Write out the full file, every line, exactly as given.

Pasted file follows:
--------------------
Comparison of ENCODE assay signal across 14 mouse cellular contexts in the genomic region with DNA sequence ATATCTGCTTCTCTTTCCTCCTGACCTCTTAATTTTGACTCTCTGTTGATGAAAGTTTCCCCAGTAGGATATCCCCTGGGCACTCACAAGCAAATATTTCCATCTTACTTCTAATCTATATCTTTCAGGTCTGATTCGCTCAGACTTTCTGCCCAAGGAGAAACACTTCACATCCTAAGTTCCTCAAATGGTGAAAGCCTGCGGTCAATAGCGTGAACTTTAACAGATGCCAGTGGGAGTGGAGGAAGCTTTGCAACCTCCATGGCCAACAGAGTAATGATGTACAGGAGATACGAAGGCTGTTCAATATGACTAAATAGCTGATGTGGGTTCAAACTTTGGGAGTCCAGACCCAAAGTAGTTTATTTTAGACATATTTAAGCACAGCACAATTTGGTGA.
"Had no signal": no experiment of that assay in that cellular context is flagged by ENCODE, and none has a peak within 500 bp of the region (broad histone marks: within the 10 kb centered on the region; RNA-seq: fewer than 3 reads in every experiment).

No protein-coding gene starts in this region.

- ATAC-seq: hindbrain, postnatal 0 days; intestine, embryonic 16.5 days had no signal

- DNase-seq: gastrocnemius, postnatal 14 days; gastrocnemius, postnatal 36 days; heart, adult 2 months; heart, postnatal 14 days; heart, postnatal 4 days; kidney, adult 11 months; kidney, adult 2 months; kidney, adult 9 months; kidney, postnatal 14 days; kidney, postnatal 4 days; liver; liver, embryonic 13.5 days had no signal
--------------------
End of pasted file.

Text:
Comparison of ENCODE assay signal across 14 mouse cellular contexts in the genomic region with DNA sequence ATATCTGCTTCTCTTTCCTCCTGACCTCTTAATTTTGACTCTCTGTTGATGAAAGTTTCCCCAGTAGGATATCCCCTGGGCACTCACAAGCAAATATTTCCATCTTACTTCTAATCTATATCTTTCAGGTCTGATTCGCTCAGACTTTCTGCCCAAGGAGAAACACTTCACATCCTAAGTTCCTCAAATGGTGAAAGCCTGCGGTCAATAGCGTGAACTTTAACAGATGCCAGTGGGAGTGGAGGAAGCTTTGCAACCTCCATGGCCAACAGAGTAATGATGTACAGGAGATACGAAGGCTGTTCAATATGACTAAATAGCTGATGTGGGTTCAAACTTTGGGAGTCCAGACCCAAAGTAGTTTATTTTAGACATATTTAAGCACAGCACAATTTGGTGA.
"Had no signal": no experiment of that assay in that cellular context is flagged by ENCODE, and none has a peak within 500 bp of the region (broad histone marks: within the 10 kb centered on the region; RNA-seq: fewer than 3 reads in every experiment).

No protein-coding gene starts in this region.

- ATAC-seq: hindbrain, postnatal 0 days; intestine, embryonic 16.5 days had no signal

- DNase-seq: gastrocnemius, postnatal 14 days; gastrocnemius, postnatal 36 days; heart, adult 2 months; heart, postnatal 14 days; heart, postnatal 4 days; kidney, adult 11 months; kidney, adult 2 months; kidney, adult 9 months; kidney, postnatal 14 days; kidney, postnatal 4 days; liver; liver, embryonic 13.5 days had no signal